I Have a Dream Rhetorical Analysis

Topics: United States, Rhetoric, African American Pages: 4 (1226 words) Published: April 3, 2014
Mike Weber
October 17, 2013
Mika, Period 7

“I Have A Dream” Speech Rhetorical Analysis

On August 28, 1963, Martin Luther King Jr. delivered what would become perhaps the most brilliant and powerful speech in American history. This speech took place in Washington, D.C in the shadow of the Lincoln Memorial where hundreds of thousands of black and white Americans gathered to hear MLK make history. In his speech, MLK frequently called for an immediate end to segregation, and spoke of the injustices that blacks have faced in their fight for equality. This speech had a profound effect on the Civil Rights Movement, because only a short time after this speech was delivered, the Civil Rights Act of 1964 and the Voting Rights Act of 1965 were passed, proving the true significance of this speech. MLK’s speeches and peaceful demonstrations incited change in the hearts and minds of Americans nationwide. He took an enormous risk in delivering this speech, knowing that many white folks, as well as the US government would surely want his head for delivering a speech such as this one. However, he stood tall and brave, and inspired an entire nation to change. Therefore, through MLK’s masterful use of allusion, metaphors, ethos, pathos, and rhetorical questions, he was able to prove to all Americans that racism and segregation are not the intended foundations of America.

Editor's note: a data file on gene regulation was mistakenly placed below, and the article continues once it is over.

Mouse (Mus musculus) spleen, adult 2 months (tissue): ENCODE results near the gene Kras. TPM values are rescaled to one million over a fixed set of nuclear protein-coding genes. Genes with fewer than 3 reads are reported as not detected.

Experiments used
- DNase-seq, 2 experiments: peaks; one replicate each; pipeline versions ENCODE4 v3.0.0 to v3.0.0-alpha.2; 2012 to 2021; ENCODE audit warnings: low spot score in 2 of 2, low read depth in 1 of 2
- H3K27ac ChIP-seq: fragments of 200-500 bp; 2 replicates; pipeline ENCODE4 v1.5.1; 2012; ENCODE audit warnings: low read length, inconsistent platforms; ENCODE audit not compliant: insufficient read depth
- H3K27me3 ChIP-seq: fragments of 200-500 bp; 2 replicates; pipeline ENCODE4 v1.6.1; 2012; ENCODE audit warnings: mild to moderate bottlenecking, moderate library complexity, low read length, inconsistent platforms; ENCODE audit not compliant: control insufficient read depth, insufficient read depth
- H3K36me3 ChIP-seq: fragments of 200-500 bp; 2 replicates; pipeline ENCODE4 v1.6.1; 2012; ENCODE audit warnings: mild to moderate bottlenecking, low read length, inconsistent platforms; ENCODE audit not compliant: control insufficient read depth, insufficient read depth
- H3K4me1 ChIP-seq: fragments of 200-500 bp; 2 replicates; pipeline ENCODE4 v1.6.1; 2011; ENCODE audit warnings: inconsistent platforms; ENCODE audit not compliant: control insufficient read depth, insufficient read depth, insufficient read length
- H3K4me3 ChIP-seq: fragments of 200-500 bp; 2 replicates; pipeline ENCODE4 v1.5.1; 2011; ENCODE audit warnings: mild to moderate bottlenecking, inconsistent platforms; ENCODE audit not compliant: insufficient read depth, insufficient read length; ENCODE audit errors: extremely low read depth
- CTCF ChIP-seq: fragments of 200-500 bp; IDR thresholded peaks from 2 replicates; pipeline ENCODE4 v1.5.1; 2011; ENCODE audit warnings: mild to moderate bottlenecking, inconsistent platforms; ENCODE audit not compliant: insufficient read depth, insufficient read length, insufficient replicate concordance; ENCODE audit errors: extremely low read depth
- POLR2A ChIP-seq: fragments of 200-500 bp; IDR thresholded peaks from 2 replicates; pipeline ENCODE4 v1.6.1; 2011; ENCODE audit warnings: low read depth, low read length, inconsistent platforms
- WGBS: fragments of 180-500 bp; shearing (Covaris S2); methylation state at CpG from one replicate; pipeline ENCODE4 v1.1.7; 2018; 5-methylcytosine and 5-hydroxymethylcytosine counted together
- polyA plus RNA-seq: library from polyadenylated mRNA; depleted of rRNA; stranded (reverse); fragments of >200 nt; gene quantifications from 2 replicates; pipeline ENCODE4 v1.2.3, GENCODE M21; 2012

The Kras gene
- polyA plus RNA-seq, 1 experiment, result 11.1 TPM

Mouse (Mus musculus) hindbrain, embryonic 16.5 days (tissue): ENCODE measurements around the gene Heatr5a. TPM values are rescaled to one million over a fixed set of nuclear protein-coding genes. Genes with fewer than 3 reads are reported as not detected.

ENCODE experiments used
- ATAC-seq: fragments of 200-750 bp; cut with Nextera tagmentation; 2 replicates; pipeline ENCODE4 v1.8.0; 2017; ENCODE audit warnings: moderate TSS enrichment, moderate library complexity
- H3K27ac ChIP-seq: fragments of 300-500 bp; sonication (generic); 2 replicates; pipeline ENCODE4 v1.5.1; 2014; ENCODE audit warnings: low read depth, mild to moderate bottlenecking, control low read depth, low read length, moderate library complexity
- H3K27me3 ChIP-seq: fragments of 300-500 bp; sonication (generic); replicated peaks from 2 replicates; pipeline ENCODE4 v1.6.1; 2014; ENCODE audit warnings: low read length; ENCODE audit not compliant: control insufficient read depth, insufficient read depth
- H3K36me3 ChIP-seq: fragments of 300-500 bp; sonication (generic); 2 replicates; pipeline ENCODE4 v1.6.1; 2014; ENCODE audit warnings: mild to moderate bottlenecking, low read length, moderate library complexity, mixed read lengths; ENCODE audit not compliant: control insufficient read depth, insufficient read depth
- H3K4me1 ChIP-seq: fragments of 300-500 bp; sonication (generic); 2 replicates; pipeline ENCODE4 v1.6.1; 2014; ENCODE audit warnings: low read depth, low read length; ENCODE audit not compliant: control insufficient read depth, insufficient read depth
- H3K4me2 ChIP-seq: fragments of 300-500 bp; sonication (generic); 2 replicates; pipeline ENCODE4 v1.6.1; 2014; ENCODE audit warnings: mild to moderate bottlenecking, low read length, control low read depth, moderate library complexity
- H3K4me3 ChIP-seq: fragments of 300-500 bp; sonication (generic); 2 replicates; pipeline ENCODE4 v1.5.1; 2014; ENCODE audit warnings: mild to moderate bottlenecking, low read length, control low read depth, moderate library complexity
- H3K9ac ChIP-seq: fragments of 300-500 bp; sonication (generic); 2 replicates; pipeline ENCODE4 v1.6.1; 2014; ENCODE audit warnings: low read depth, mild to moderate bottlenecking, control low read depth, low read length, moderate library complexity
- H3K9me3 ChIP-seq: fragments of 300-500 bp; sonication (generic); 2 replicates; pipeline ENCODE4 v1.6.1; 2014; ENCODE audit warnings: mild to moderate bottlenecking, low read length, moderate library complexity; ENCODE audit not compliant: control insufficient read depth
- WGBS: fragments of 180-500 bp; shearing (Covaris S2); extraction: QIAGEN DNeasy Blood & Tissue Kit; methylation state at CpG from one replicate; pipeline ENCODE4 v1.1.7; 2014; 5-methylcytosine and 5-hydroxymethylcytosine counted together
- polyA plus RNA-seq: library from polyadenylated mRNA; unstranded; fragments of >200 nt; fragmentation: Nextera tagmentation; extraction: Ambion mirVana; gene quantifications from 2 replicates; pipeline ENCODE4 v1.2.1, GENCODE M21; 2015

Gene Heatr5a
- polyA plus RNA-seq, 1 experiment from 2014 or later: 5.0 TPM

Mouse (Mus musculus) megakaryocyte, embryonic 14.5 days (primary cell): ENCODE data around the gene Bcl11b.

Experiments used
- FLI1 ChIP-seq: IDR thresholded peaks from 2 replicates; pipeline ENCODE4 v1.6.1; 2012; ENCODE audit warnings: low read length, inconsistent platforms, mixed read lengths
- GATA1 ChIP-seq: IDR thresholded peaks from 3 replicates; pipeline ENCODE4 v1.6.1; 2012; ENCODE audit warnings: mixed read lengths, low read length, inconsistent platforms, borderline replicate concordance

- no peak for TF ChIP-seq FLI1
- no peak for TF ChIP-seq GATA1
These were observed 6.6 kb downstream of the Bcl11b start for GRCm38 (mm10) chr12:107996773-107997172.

As MLK delivered his speech on the steps of the Lincoln Memorial he alluded to Lincoln’s Gettysburg Address, saying, “Five score years ago, a great American, in whose symbolic shadow we stand today, signed the Emancipation Proclamation.” MLK’s reference to Lincoln established authority into his speech. Lincoln was a very powerful who played a critical role in shaping America in his time as President. He empowered the American people throughout the civil war, gained the trust of America and established a new sense of freedom that would live on until today. MLK is invoking the authority of Lincoln to...
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